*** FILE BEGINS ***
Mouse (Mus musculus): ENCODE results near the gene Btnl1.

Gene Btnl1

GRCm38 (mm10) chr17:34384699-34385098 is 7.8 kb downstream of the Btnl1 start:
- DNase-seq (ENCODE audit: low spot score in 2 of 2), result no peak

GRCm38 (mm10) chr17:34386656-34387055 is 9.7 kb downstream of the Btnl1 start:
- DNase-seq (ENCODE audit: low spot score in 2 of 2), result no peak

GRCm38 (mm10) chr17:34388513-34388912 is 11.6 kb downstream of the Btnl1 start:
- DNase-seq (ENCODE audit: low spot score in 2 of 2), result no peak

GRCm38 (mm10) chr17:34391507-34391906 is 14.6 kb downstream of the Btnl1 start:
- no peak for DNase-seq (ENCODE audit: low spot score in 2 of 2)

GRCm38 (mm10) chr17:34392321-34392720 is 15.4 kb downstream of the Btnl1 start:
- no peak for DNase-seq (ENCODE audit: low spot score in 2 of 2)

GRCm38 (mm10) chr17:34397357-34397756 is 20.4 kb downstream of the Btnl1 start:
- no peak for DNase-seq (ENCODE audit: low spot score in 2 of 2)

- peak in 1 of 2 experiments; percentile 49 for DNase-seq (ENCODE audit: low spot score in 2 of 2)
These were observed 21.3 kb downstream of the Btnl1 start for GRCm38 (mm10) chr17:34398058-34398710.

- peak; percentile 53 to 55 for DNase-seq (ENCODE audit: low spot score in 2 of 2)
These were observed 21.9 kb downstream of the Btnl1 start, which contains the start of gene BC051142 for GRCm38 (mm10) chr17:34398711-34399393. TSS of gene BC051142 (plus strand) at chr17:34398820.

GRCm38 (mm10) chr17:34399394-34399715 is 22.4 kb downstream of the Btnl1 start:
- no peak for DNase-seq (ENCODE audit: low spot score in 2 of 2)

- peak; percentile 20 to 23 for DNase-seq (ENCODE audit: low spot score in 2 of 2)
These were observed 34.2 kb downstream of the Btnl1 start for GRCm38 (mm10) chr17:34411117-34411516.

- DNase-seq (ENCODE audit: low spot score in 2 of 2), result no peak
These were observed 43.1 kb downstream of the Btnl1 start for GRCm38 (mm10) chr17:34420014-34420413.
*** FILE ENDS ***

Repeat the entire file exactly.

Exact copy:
Mouse (Mus musculus): ENCODE results near the gene Btnl1.

Gene Btnl1

GRCm38 (mm10) chr17:34384699-34385098 is 7.8 kb downstream of the Btnl1 start:
- DNase-seq (ENCODE audit: low spot score in 2 of 2), result no peak

GRCm38 (mm10) chr17:34386656-34387055 is 9.7 kb downstream of the Btnl1 start:
- DNase-seq (ENCODE audit: low spot score in 2 of 2), result no peak

GRCm38 (mm10) chr17:34388513-34388912 is 11.6 kb downstream of the Btnl1 start:
- DNase-seq (ENCODE audit: low spot score in 2 of 2), result no peak

GRCm38 (mm10) chr17:34391507-34391906 is 14.6 kb downstream of the Btnl1 start:
- no peak for DNase-seq (ENCODE audit: low spot score in 2 of 2)

GRCm38 (mm10) chr17:34392321-34392720 is 15.4 kb downstream of the Btnl1 start:
- no peak for DNase-seq (ENCODE audit: low spot score in 2 of 2)

GRCm38 (mm10) chr17:34397357-34397756 is 20.4 kb downstream of the Btnl1 start:
- no peak for DNase-seq (ENCODE audit: low spot score in 2 of 2)

- peak in 1 of 2 experiments; percentile 49 for DNase-seq (ENCODE audit: low spot score in 2 of 2)
These were observed 21.3 kb downstream of the Btnl1 start for GRCm38 (mm10) chr17:34398058-34398710.

- peak; percentile 53 to 55 for DNase-seq (ENCODE audit: low spot score in 2 of 2)
These were observed 21.9 kb downstream of the Btnl1 start, which contains the start of gene BC051142 for GRCm38 (mm10) chr17:34398711-34399393. TSS of gene BC051142 (plus strand) at chr17:34398820.

GRCm38 (mm10) chr17:34399394-34399715 is 22.4 kb downstream of the Btnl1 start:
- no peak for DNase-seq (ENCODE audit: low spot score in 2 of 2)

- peak; percentile 20 to 23 for DNase-seq (ENCODE audit: low spot score in 2 of 2)
These were observed 34.2 kb downstream of the Btnl1 start for GRCm38 (mm10) chr17:34411117-34411516.

- DNase-seq (ENCODE audit: low spot score in 2 of 2), result no peak
These were observed 43.1 kb downstream of the Btnl1 start for GRCm38 (mm10) chr17:34420014-34420413.